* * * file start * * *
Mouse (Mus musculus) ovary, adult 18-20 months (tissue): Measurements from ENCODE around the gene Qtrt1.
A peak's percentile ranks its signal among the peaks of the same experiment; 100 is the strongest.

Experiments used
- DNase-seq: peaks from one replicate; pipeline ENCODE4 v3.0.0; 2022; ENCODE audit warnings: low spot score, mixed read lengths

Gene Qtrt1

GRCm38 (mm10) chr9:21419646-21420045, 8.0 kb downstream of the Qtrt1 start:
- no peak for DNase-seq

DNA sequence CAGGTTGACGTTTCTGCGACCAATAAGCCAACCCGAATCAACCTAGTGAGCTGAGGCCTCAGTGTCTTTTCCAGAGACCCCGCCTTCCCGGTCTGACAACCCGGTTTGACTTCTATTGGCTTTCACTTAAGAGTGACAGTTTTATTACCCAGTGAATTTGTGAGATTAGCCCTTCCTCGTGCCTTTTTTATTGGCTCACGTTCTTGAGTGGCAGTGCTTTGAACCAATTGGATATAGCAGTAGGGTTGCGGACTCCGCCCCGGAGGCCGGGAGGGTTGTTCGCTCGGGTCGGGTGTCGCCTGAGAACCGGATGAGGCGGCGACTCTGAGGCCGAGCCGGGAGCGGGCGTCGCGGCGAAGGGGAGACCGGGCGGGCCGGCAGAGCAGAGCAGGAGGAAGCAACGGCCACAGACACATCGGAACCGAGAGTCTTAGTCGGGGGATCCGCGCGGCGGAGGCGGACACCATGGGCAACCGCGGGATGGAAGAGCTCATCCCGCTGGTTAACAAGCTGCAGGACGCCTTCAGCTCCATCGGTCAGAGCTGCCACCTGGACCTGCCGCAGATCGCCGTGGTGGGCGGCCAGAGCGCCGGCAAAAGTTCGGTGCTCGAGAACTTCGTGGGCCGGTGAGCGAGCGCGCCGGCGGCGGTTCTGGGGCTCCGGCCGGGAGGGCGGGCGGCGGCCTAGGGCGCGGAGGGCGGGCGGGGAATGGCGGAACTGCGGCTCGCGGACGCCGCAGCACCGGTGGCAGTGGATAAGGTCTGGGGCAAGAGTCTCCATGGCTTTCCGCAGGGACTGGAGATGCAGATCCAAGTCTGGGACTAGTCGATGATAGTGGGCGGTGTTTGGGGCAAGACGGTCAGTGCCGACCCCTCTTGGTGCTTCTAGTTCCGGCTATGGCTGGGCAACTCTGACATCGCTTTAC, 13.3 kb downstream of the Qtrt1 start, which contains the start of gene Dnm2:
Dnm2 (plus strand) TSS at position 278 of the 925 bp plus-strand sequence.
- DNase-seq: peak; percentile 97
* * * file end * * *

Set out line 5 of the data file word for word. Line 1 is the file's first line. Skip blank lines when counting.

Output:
Gene Qtrt1